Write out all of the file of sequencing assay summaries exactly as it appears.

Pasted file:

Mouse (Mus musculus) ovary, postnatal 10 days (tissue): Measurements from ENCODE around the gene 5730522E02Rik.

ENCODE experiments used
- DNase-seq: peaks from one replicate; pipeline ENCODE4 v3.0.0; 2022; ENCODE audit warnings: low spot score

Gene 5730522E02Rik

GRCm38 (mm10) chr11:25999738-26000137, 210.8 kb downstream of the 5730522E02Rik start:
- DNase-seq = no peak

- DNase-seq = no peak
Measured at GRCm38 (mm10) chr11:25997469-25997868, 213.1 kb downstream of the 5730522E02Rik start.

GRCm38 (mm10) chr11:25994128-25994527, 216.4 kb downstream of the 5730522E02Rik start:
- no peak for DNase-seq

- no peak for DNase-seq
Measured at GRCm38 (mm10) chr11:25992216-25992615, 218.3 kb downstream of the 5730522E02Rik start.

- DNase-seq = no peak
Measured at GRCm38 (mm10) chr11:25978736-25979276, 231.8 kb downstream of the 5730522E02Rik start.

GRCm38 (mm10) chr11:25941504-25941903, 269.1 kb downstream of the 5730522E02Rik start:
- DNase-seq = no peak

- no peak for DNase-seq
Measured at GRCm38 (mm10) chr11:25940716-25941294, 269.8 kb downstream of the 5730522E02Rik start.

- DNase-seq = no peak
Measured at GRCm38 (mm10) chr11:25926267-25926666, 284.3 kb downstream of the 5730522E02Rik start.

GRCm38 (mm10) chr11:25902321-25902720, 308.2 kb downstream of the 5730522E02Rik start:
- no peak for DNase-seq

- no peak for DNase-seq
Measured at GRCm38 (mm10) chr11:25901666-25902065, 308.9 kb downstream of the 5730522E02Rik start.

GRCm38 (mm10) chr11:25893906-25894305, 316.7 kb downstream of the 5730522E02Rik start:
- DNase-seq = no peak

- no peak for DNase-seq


Mouse (Mus musculus) ovary, postnatal 10 days (tissue): Measurements from ENCODE around the gene 5730522E02Rik.

ENCODE experiments used
- DNase-seq: peaks from one replicate; pipeline ENCODE4 v3.0.0; 2022; ENCODE audit warnings: low spot score

Gene 5730522E02Rik

GRCm38 (mm10) chr11:25999738-26000137, 210.8 kb downstream of the 5730522E02Rik start:
- DNase-seq = no peak

- DNase-seq = no peak
Measured at GRCm38 (mm10) chr11:25997469-25997868, 213.1 kb downstream of the 5730522E02Rik start.

GRCm38 (mm10) chr11:25994128-25994527, 216.4 kb downstream of the 5730522E02Rik start:
- no peak for DNase-seq

- no peak for DNase-seq
Measured at GRCm38 (mm10) chr11:25992216-25992615, 218.3 kb downstream of the 5730522E02Rik start.

- DNase-seq = no peak
Measured at GRCm38 (mm10) chr11:25978736-25979276, 231.8 kb downstream of the 5730522E02Rik start.

GRCm38 (mm10) chr11:25941504-25941903, 269.1 kb downstream of the 5730522E02Rik start:
- DNase-seq = no peak

- no peak for DNase-seq
Measured at GRCm38 (mm10) chr11:25940716-25941294, 269.8 kb downstream of the 5730522E02Rik start.

- DNase-seq = no peak
Measured at GRCm38 (mm10) chr11:25926267-25926666, 284.3 kb downstream of the 5730522E02Rik start.

GRCm38 (mm10) chr11:25902321-25902720, 308.2 kb downstream of the 5730522E02Rik start:
- no peak for DNase-seq

- no peak for DNase-seq
Measured at GRCm38 (mm10) chr11:25901666-25902065, 308.9 kb downstream of the 5730522E02Rik start.

GRCm38 (mm10) chr11:25893906-25894305, 316.7 kb downstream of the 5730522E02Rik start:
- DNase-seq = no peak

- no peak for DNase-seq